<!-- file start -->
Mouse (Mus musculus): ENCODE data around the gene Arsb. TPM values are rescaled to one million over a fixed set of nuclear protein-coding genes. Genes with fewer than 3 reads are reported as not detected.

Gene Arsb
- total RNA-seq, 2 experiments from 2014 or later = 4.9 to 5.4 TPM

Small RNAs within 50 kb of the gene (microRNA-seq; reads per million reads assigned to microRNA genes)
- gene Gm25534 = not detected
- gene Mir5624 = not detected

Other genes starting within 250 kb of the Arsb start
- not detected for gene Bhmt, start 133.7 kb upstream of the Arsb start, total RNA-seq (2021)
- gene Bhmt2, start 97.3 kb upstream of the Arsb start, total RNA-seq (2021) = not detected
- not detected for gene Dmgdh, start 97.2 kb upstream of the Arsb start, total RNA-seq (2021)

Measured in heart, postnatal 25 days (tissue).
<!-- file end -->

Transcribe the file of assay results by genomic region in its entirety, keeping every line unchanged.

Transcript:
Mouse (Mus musculus): ENCODE data around the gene Arsb. TPM values are rescaled to one million over a fixed set of nuclear protein-coding genes. Genes with fewer than 3 reads are reported as not detected.

Gene Arsb
- total RNA-seq, 2 experiments from 2014 or later = 4.9 to 5.4 TPM

Small RNAs within 50 kb of the gene (microRNA-seq; reads per million reads assigned to microRNA genes)
- gene Gm25534 = not detected
- gene Mir5624 = not detected

Other genes starting within 250 kb of the Arsb start
- not detected for gene Bhmt, start 133.7 kb upstream of the Arsb start, total RNA-seq (2021)
- gene Bhmt2, start 97.3 kb upstream of the Arsb start, total RNA-seq (2021) = not detected
- not detected for gene Dmgdh, start 97.2 kb upstream of the Arsb start, total RNA-seq (2021)

Measured in heart, postnatal 25 days (tissue).